‘Sir, so it is that when I came to Paris the Queen was in hand with me the first day I [came], and said she must be short with me and [open] to me her pleasure and mind; and so she b[egan] and show how good lady [she] was to me, and if I would be ordered by her she would never have none but me. … She showed me she had wyerelle und[erstood] as well by Friar Langglay and Friar Fr … dar that and yewar sche cam in Ynggyll[and she sho]uld newar have me; and ther for sche … wr that and I wold not marre her … have me nor never come to [England] When I heard her say so I showed … plied that but to prove me with, and she … would not you knew well that my coming … it was showed her … and I axsed her wat [it] was; and she said that the best in France had [said] unto her that, and she went into England, she should go into Flanders. To the which she said that she had rather to be torn in pieces than ever she should come there, and with that wept. Sir, I never saw woman so weep; and when I saw [that] I showed unto her grace that there was none such thing [upon] my faith, with the best words J could: but in none ways I could make her to believe it. And when I saw that, I showed her grace that, and her grace would be content to write unto your grace and to obtain your good will, I would be content; or else I durst not, because I had made unto your grace such a promise. Whereunto, in conclusion, she said, ‘If the King my brother is content and the French King both, the tone by his letters and the todar by his words, that I should have [y]ou, I will have the time after my desire, or else I may well think that the words of … in these parts and of them in England [be] true and that is that you are come to tyes me home (?) [to the in]tent that I may be married into Fland[ers], which I will never, to die for it; and so [I posse]ssed the French King ar you cam (?); and th[at if] you will not be content to follow [my] end, look never after this d[ay to have] the proffer again.’ And, Sir, I …  in that case and I thought … but rather to put me … than to lyes all, and so I gra … an too; and so she and I was ma[rried] … and but ten persons, of the which [neither Sir Richard] Wyngfyld nor Master Dyne (Dean) was not [present] on my faith; for she would that I should [not take] them on council, for she said and I did [so] … she thought they would give mo couns[el] to the contrary; and therefore they know not of it, nor that the writing of this letter, on my faith and truth.”’

Brandon’s frantic letter to Henry VIII show’s that Mary took possession of the situation and was prepared to act in order to have what she wanted – her freedom of choice. She was determined to have her brother’s best friend for her second husband, rather than be used again as a bargaining tool for another political alliance with a foreign country.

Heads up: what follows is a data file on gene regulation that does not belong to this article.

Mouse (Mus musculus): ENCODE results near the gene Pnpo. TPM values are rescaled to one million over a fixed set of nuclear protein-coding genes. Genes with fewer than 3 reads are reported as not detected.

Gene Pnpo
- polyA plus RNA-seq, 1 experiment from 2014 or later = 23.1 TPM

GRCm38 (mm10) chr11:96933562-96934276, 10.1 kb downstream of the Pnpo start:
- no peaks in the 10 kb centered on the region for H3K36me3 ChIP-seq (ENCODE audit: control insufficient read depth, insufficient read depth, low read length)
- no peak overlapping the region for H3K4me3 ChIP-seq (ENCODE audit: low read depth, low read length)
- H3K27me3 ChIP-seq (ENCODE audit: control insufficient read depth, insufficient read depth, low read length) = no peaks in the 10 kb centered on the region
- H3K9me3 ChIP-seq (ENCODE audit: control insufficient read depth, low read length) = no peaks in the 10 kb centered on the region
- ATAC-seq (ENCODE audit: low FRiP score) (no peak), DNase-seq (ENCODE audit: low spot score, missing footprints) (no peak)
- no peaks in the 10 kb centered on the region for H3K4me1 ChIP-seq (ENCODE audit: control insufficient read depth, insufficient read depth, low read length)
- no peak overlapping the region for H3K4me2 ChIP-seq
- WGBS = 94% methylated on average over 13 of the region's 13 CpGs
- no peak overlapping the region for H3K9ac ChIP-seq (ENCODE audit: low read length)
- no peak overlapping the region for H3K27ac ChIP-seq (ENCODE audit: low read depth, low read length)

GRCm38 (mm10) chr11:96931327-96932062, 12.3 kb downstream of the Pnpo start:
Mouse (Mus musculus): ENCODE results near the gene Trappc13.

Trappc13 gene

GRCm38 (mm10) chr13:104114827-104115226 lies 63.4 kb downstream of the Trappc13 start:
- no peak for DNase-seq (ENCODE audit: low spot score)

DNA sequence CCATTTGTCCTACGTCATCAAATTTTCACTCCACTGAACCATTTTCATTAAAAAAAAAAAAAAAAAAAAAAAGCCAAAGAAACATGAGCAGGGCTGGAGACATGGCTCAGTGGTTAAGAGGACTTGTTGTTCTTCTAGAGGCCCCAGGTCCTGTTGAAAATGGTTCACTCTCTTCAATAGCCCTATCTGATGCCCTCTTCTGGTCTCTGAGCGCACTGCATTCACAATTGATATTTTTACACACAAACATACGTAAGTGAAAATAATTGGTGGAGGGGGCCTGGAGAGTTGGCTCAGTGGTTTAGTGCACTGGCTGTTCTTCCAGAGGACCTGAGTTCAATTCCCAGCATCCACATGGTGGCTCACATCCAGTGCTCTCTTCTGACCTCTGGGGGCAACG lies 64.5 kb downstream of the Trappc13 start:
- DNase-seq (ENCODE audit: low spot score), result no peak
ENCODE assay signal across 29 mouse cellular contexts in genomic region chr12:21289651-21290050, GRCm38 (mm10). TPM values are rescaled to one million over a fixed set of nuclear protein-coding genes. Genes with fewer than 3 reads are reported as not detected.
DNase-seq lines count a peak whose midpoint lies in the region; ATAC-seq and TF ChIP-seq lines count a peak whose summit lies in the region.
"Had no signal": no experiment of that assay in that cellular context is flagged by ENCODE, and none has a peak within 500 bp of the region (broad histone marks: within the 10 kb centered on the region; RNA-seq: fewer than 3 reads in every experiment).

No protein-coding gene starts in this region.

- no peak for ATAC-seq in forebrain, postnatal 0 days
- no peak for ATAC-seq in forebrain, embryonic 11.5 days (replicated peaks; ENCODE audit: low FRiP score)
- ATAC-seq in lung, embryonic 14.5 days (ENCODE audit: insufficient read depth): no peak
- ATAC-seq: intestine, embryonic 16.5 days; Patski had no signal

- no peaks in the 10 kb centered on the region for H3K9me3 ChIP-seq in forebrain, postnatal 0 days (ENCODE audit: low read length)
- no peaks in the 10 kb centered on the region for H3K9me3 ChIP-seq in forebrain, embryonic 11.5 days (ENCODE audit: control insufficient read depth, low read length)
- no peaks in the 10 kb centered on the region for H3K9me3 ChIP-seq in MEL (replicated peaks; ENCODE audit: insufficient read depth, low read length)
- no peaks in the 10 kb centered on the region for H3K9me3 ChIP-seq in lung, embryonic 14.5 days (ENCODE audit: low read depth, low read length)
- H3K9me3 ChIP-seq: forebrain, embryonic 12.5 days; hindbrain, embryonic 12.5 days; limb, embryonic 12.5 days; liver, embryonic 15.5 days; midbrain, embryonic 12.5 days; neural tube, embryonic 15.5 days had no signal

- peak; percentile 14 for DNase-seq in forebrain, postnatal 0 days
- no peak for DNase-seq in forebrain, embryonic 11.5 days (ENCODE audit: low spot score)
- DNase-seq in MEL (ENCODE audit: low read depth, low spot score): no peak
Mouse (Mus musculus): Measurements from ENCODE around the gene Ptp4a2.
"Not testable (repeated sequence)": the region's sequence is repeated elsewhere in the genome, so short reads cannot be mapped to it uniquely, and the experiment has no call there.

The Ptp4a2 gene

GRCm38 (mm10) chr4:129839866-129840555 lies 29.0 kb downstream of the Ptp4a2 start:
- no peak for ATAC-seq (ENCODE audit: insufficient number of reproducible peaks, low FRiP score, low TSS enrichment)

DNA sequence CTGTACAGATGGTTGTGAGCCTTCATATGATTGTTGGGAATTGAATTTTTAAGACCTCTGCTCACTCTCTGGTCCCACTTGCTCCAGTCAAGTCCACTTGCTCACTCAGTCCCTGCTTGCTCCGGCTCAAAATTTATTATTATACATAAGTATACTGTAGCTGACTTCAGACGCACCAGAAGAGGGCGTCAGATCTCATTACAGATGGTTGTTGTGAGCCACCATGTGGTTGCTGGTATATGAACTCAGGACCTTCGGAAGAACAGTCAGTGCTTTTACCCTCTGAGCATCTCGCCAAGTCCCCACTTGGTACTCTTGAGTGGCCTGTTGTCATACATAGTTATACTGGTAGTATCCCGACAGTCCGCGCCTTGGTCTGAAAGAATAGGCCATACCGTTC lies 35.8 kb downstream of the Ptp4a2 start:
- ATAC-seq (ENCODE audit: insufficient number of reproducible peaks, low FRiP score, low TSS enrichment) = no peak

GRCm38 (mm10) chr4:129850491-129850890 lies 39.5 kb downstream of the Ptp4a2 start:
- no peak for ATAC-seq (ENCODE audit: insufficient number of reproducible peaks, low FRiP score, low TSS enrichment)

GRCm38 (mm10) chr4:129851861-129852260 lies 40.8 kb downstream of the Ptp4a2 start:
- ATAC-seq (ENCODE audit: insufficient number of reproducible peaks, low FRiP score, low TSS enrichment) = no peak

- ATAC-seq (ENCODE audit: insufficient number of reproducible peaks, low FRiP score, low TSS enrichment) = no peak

Mary was not a helpless, meek princess needing to be rescued by a knight in shining armour. Instead she was a cunning woman who took her life into her own hands and forged her own destiny. Mary’s marriage to Brandon was calculated.  It stopped any chance that Francis I might have had of using her for his own political ends. It also stopped any potential marriages that Henry VIII may have planned for his sister. She gambled her brother’s love and ultimately came up winning. Mary was married to the handsome, greatly respected and beloved Duke of Suffolk, one of the most powerful men in England, as well as retaining her brother’s love and affection. If Mary’s marriage to Charles Brandon is written as a fairy tale then it must be regarded as the story that Mary wrote for herself.

You can find her book on Amazon:

Amazon – US

Amazon – UK

Sources:

Letters and Papers, Foreign and Domestic, of the Reign of Henry VIII, 1509–47, ed. J. S. Brewer, James Gairdner and R. H. Brodie, (His Majesty’s Stationery Office, 1862–1932).

Loades, David, Mary Rose (Gloucestershire: Amberley Publishing, 2012).

Mumby, F, The Youth of Henry VIII: A Narrative in Contemporary Letters (Boston New York: Houghton Mifflin Company, 1913).

Richardson, Walter C., Mary Tudor The White Queen (Great Britain: University of Washington Press, 1970).

Author Bio:

Sarah Bryson is a researcher, writer and educator who has a Bachelor of Early Childhood
Education with Honours. She currently works with children with disabilities. She is
passionate about Tudor history and has a deep interest in Mary Tudor, Charles Brandon,
Duke of Suffolk and the reign of Henry VIII and the people of his court. She has run a
website dedicated to Tudor history for many years and has written for various websites
including ‘On the Tudor Trail’ and ‘QueenAnneBoleyn’. She has been studying primary
sources to tell the story of Mary Tudor for a decade. Sarah lives in Australia, enjoys reading,
writing and Tudor costume enactment.

Links:

Website: https://sarah-bryson.com

Facebook: https://www.facebook.com/SarahBryson44/

Twitter: https://twitter.com/SarahBryson44

Amazon: https://www.amazon.co.uk/Reine-Blanche-Mary-Tudor-Letters/dp/1445673886/ref=sr_1_19?s=books&ie=UTF8&qid=1503666367&sr=1-19&cn=bWVzc2FnZQ%3D%3D&refsrc=email